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Study highlights scale of rabbit dental disease
“This new research highlights a major welfare crisis in pet rabbits caused by dental disease” – Dan O'Neill.
Data shows that over 15 per cent of pet rabbits are affected.

More than one in seven pet rabbits under primary veterinary care in the UK has a dental disease, making it a ‘major welfare concern’ according to a new study from the Royal Veterinary College (RVC).

The researchers also found that being older, male, and having a low bodyweight were significant demographic risk factors for the development of dental problems.

The findings are based on an analysis of patient records from 161,979 rabbits which had been under first opinion veterinary care in the UK during 2019.

The results showed that 15.36 per cent of the rabbits had been formally diagnosed with dental disease. Male rabbits were 1.23 times more likely to have dental disease than female rabbits.

Rabbits that were at least five years old had 7.58 times the risk of developing dental diseases in comparison to rabbits less than a year old. Being heavier than 2kg also led to a higher risk, compared to weighing less than 1.49kg.

However, although previous studies with smaller sample sizes suggested that being lop-eared or brachycephalic were risk factors, the researchers did not find this to be the case.

Charlotte Burn, associate professor in animal welfare and behaviour science at the RVC, said: “Any rabbit can suffer dental disease, and these new findings suggest that owners and vets should particularly watch out for it as rabbits get older, especially if the rabbits are thin and male.
“Interestingly, this very large study didn’t show any association between rabbit head and ear shape and dental disease at all, casting doubt on whether brachycephalic and lop-eared rabbits may be more affected than other rabbits.”

Dan O’Neill, associate professor of companion animal epidemiology at RVC, added: “This new research highlights a major welfare crisis in pet rabbits caused by dental disease. Owners have a legal duty to protect their animals from unnecessary suffering. This can begin with ensuring all rabbits get an appropriate diet of mainly hay and grass.”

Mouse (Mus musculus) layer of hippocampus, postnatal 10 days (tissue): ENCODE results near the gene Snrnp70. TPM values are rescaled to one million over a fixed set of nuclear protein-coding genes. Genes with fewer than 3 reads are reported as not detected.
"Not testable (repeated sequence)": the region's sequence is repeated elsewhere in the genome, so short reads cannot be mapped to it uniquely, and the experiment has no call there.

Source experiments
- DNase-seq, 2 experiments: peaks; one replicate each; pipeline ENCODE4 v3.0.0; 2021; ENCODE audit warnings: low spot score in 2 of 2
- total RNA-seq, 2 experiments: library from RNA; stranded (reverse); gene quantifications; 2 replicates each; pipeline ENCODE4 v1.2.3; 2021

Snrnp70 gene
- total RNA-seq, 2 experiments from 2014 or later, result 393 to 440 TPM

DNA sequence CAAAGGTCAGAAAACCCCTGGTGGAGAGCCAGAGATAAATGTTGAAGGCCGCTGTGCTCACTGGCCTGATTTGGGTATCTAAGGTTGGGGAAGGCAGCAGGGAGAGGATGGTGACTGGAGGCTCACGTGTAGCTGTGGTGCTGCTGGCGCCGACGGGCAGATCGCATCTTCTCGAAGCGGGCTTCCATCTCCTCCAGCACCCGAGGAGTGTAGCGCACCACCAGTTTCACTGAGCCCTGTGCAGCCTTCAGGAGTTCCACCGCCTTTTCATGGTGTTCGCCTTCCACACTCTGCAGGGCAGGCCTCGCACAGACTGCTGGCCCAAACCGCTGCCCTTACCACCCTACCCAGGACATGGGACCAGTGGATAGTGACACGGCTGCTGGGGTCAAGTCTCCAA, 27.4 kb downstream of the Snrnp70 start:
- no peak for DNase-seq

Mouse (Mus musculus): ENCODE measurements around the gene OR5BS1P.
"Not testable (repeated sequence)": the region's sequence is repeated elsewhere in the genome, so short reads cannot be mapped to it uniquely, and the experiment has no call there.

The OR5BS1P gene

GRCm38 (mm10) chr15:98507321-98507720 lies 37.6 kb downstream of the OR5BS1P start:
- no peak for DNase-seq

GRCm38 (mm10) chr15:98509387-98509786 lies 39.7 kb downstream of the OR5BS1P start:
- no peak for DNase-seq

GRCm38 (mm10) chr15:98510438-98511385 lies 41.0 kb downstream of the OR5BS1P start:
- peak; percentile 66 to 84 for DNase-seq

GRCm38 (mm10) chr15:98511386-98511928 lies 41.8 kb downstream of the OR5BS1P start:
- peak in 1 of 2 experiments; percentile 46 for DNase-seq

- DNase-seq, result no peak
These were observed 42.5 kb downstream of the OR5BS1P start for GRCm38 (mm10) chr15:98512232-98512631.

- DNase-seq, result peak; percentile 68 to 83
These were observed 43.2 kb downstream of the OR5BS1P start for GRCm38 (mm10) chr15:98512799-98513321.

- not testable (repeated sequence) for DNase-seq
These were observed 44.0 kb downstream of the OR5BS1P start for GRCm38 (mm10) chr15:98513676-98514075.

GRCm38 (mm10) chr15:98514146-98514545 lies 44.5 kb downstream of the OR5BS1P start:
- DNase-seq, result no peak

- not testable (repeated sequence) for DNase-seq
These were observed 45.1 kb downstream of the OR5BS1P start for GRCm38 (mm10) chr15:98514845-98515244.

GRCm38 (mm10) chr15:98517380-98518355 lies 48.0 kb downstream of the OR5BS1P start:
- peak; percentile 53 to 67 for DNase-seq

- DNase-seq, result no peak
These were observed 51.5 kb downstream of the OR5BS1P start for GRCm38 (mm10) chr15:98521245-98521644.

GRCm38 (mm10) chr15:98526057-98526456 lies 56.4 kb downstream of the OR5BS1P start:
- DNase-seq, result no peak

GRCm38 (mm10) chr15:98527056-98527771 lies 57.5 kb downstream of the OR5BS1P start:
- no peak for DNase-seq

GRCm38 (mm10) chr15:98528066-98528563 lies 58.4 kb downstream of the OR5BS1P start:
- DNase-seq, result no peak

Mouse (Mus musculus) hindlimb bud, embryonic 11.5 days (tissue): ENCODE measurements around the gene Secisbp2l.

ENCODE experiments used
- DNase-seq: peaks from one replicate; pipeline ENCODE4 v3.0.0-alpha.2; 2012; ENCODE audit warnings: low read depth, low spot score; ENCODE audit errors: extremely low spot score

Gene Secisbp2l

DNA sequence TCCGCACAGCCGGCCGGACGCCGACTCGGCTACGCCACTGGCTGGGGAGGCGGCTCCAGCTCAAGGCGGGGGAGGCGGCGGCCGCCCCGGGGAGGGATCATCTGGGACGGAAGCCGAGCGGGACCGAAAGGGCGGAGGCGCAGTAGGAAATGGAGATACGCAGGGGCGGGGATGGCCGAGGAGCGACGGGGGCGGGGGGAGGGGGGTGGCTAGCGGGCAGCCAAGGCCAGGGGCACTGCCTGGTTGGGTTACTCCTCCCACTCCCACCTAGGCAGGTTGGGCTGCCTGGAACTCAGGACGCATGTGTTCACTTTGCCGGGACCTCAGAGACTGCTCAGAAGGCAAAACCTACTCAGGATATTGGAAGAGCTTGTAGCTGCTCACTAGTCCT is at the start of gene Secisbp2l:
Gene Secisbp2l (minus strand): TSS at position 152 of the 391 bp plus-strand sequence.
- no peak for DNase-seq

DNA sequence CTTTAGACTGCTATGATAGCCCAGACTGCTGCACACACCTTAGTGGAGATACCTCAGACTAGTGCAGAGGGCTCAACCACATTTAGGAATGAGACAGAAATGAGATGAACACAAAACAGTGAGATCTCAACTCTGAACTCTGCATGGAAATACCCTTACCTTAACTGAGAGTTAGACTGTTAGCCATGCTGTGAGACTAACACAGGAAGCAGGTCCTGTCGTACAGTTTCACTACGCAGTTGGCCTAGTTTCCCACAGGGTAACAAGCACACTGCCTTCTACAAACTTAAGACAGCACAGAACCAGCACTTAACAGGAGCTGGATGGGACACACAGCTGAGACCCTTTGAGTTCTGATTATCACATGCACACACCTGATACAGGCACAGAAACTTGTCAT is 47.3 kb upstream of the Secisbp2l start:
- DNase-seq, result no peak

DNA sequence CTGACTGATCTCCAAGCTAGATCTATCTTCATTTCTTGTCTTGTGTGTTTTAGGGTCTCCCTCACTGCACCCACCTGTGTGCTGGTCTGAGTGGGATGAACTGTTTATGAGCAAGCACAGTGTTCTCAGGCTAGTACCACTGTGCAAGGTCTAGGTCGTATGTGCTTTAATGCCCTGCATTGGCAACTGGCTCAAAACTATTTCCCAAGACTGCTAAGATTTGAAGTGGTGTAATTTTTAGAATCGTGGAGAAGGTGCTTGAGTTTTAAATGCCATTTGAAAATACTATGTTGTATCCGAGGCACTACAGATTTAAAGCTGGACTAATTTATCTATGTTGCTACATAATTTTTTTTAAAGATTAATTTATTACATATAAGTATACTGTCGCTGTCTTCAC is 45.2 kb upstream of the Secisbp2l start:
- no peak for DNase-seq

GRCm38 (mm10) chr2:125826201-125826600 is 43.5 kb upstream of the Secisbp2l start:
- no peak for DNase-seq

The study has been published in the journal Vet Record.

Image © Royal Veterinary College

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Charities' XL bully neutering scheme closes

News Story 1
 A scheme that helped owners of XL bully dogs with the cost of neutering has closed to new applications due to high demand.

The scheme, run by the RSPCA, Blue Cross, and Battersea, has helped 1,800 dogs and their owners after XL bullies were banned under the Dangerous Dogs Act.

In England and Wales, owners of XL bully dogs which were over one year old on 31 January 2021 have until 30 June 2024 to get their dog neutered. If a dog was between seven months and 12 months old, it must be neutered by 31 December 2024. If it was under seven months old, owners have until 30 June 2025.

More information can be found on the Defra website. 

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News Shorts
Avian flu cattle outbreak spreads to tenth US state

Cattle in two dairy herds in Iowa have tested positive for highly pathogenic avian influenza (HPAI), making it the tenth state in the USA to be affected by the ongoing outbreak of the disease in cattle.

Since March 2024, more than 80 herds across the USA have been affected by the virus and three dairy workers have tested positive. Authorities have introduced measures to limit the spread of the virus and farmers have been urged to strengthen their biosecurity protocols.

Mike Naig, Iowa secretary of agriculture, said: "Given the spread of highly pathogenic avian influenza within dairy cattle in many other states, it is not a surprise that we would have a case given the size of our dairy industry in Iowa.

"While lactating dairy cattle appear to recover with supportive care, we know this destructive virus continues to be deadly for poultry."